From the category archives: Budget
We don’t usually share this is the kind of “inside baseball” Washington story here but today’s a little different...
For months, conservative think-tankers who undermine the value of Social Security, deny the existence of a national retirement crisis and the need to boost benefits have been banging their drum for benefit cuts especially hard. Why? Because a scarcely reported CBO report on Social Security replacement rates (now you see why we don’t usually share these kind of stories) claimed Americans received more in benefits than previously believed or reported by Social Security actuaries.
For those who make a living advocating for benefits cuts, like the American Enterprise Institute’s Andrew Biggs, the CBO report was a golden goose. His columns in the Washington Post, Wall Street Journal, Forbes and more tweets than we can count proclaimed the retirement crisis is phony and not only are Americans receiving enough Social Security benefits, some receive more than they need.
Now, anyone who actually works with beneficiaries knows his claim doesn’t reflect the real-world. Today apparently, the CBO agrees. They’ve issued a statement that their December numbers were wrong...significantly so.
“After questions were raised by outside analysts, we identified some errors in one part of our report, CBO’s 2015 Long-Term Projections for Social Security: Additional Information, which was released on December 16, 2015.
The errors occurred in CBO’s calculations of replacement rates—the ratio of Social Security recipients’ benefits to their past earnings. The estimates reported in December inadvertently included years with earnings below those intended amounts.
The corrected version shows substantially lower mean initial replacement rates for retired and disabled workers. For example, the corrected rate for retired workers born in the 1940s is 43 percent; the value CBO reported in December was 60 percent.”
Los Angeles Times columnist, Michael Hiltzik, has been covering this story including some conversations with
“Via Twitter, he has now retracted the Forbes piece. He says retractions of the others are coming. [Update: Biggs says by emailthat he has sent a retraction to the Wall Street Journal. His Washington Post piece, however, didn't cite the original CBO figures directly.]
Biggs told me by email that the CBO's recalculation "doesn't radically alter the way I view the adequacy of Social Security benefits or retirement saving." That's because he had argued for a different formula that he says still shows replacement rates close to the CBO's original figures.”
In other words, the facts won’t alter conservatives’ quest to cut benefits and if the formula being used doesn’t get the results they want, the CBO should just change the formula to fit the anti-Social Security crowd’s political frame.
Welcome to Washington.
“It’s long past time for Congress to acknowledge the hard truth that the sky-rocketing cost of prescription drugs is hurting average Americans and our federal budget. Medicare spends billions providing Part D drug coverage each year while beneficiaries including seniors, the disabled and their families also face rising out-of-pocket costs and higher premiums. All the while, drug makers continue to reap the profits of their price gouging. In his budget, President Obama has again proposed lifting the ban preventing Medicare from negotiating prices with the drug companies. Big Pharma has lobbied hard to keep the ban in place but seniors expect, this time, Congress will do the right thing and finally allow Medicare to negotiate for fair prices.”...Max Richtman, NCPSSM President/CEO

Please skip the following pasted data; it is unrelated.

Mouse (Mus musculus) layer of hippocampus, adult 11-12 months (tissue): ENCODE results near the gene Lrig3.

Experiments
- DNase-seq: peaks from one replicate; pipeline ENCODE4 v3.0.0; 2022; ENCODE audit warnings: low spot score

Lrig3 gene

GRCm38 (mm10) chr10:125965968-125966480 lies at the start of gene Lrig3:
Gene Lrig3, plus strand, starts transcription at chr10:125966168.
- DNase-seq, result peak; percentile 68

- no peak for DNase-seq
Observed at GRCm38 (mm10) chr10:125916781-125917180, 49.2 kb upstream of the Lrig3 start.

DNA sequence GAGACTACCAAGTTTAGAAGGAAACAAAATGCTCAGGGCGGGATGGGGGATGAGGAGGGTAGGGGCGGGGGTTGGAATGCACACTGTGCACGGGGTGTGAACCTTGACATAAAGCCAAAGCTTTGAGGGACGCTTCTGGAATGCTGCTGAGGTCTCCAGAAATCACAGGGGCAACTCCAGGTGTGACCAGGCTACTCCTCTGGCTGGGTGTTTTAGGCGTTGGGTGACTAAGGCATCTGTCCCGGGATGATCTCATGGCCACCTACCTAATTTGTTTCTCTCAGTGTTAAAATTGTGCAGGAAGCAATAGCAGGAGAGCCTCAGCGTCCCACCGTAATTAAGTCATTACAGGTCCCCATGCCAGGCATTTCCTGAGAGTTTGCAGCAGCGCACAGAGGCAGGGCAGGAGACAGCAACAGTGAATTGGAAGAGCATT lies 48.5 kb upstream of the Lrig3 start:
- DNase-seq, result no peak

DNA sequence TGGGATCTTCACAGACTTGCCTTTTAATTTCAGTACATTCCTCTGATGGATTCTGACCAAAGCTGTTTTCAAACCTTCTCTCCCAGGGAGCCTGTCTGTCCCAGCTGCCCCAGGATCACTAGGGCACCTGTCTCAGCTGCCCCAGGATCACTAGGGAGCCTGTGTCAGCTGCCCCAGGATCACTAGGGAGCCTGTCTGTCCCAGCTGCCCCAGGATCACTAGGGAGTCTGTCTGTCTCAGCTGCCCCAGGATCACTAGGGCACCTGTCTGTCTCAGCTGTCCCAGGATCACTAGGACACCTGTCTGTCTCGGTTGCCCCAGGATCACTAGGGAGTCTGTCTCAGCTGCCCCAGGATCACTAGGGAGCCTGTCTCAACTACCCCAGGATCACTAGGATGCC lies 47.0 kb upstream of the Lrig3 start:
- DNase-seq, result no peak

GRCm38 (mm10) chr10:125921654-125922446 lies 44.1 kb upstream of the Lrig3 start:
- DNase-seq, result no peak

Among the other budget provisions beneficial to seniors include:
- closing the Part D donut hole two years earlier
- additional funding for in-home services
- reforms for overpayments going to private insurers in Medicare Advantage
- a 7.44% increase in administrative funding for the Social Security Administration
However, the President’s budget was not all good news. Once again, the budget proposes shifting even more healthcare costs to seniors by extending Medicare means-testing to the middle class and increasing out-of-pocket costs such as the home health care copayment and the Part B deductible.
“The average Medicare beneficiary already spends nearly $4,800 per year in out-of-pocket health care costs with half of all people on Medicare having incomes of less than $24,150. People in Medicare simply can’t afford increased cost-sharing year-after-year. What’s especially worrisome are efforts to portray expanding means-testing in Medicare as impacting only ‘high-income seniors.’ While that may be good political rhetoric the truth is, if passed, further means testing will actually target middle-class individuals”...Max Richtman, NCPSSM President/CEO
In 2014, 46.7 million people (14.8%) were living in poverty, according to the Census Bureau. The poverty rate for people aged 65 and older was lower, at 10%, thanks to the success of earned benefit programs like Social Security and Medicare. In spite of these programs’ undeniable success in providing improved income and health security for older Americas, GOP leaders in Congress and most running for President, continue to target Social Security and Medicare for cuts. They also have supported cuts to other vital safety net programs serving America’s poor.
While this weekend’s GOP Poverty forum may have signaled a shift to softer rhetoric on poverty (an issue that has seldom been addressed by Republican candidates, so far) there’s no sign that their policy prescriptions have changed at all.
Robert Greenstein is the founder and President of the Center on Budget and Policy Priorities and provides this Huffington Post analysis of the GOP’s primary poverty proposal:
“Our analysis suggests Paul Ryan's "Opportunity Grant" proposal carries substantial risk of increasing poverty, rather than reducing it, for the following reasons:
Economist Jared Bernstein
- Although Speaker Ryan has described the proposal as maintaining the same overall funding for anti-poverty programs, that would be a practical impossibility.
- Funds would likely be shifted away from direct assistance to needy families.
- The proposal would jeopardize basic nutrition assistance for poor children, which research has shown reduces child malnutrition and improves children's long-term prospects.
- Not only would food assistance funding likely decline, but total funding to assist low-income families would likely decline as well.
- History shows that when federal policymakers merge programs into a broad block grant, federal funding typically declines over time, often dramatically.”
“This is merely a gussied up version of “if your only tool is a hammer, then everything looks like a nail.” The idea, and Ryan’s budgets very much underscore this point, is that we can help the poor more by doing less for them.
The evidence points strongly in the opposite direction. As CBPP’s Arloc Sherman noted yesterday (and Ben Spielberg and I have explained in detail), a large and growing body of high-quality research...shows that the impact of income support and safety net programs like SNAP and Medicaid do not just occur upon receipt and immediately fade away. They have important, positive long-term benefits for children. Next, the idea that liberal policies have failed is belied by…you know…data.”